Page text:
|Location||Faulkner County, Arkansas,
|Primary inflows||Stone Dam Creek, Palarm Creek, Panther Creek, Little Cypress Creek, Gold Creek|
|Basin countries||United States|
|Max. length||8 mi (13 km)|
|Surface area||6,700 acres (27 km2)|
|Average depth||6 ft (2 m)|
|Max. depth||18 ft (5 m)|
Construction on Lake Conway began in 1948, with water fed by Stone Dam Creek, Palarm Creek, Panther Creek, Little Cypress Creek and Gold Creek. Lake Conway is on average 6 feet (2 m) deep, and is 18 feet (5 m) at the deepest.
Lake Conway Dam is an earthen structure still owned by the Arkansas Fish and Game Commission, 16 feet high and impounding a maximum capacity of 40,200 acre-feet. The lake is approximately 8 miles (13 km) in length, and has approximately 52 miles (84 km) of shoreline. Lake Conway is a popular fishing destination. The lake is full of bass, catfish, bream and crappie. The Arkansas Game and Fish Commission maintains many free public areas on the lake, and boat rentals can be found on many commercial docks. The official name of the lake was changed in June 2011 to Craig D. Campbell Lake Conway Reservoir.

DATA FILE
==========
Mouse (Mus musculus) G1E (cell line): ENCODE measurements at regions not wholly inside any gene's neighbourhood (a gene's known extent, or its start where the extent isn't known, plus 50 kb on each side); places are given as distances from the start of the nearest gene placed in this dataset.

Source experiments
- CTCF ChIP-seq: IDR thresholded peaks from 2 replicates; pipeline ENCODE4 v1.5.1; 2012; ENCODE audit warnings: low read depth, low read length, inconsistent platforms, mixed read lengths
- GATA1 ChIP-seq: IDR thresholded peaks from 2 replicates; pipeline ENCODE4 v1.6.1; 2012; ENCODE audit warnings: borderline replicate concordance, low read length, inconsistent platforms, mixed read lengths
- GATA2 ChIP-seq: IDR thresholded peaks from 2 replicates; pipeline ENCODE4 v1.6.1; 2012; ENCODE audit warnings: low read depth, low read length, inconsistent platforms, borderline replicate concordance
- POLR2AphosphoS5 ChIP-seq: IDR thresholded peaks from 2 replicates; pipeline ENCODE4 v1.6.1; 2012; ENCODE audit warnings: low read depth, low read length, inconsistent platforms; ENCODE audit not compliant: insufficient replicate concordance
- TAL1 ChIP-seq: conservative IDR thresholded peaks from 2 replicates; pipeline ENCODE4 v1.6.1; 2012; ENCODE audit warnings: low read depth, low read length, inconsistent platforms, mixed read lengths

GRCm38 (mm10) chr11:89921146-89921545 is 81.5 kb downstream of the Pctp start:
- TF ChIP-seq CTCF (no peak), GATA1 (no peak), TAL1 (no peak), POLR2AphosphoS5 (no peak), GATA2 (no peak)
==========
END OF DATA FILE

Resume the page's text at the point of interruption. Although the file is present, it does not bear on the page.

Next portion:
Rumors abound regarding a large "skunk ape" or "Fouke Monster" like creature that inhabits the shallow waters, various islands and numerous inlets around Lake Conway. The Lake Conway Monster hysteria peaked in the 1970s and has declined since then. While no photographs are known to exist of the Lake Conway Monster, reports of large creatures in the lake and strange goings-ons are still reported to this day.
- "Lake Conway, central Arkansas". Retrieved 2012-08-31.
- "Exxon cleans up Arkansas oil spill; Keystone plan assailed". Reuters. Retrieved 1 April 2013.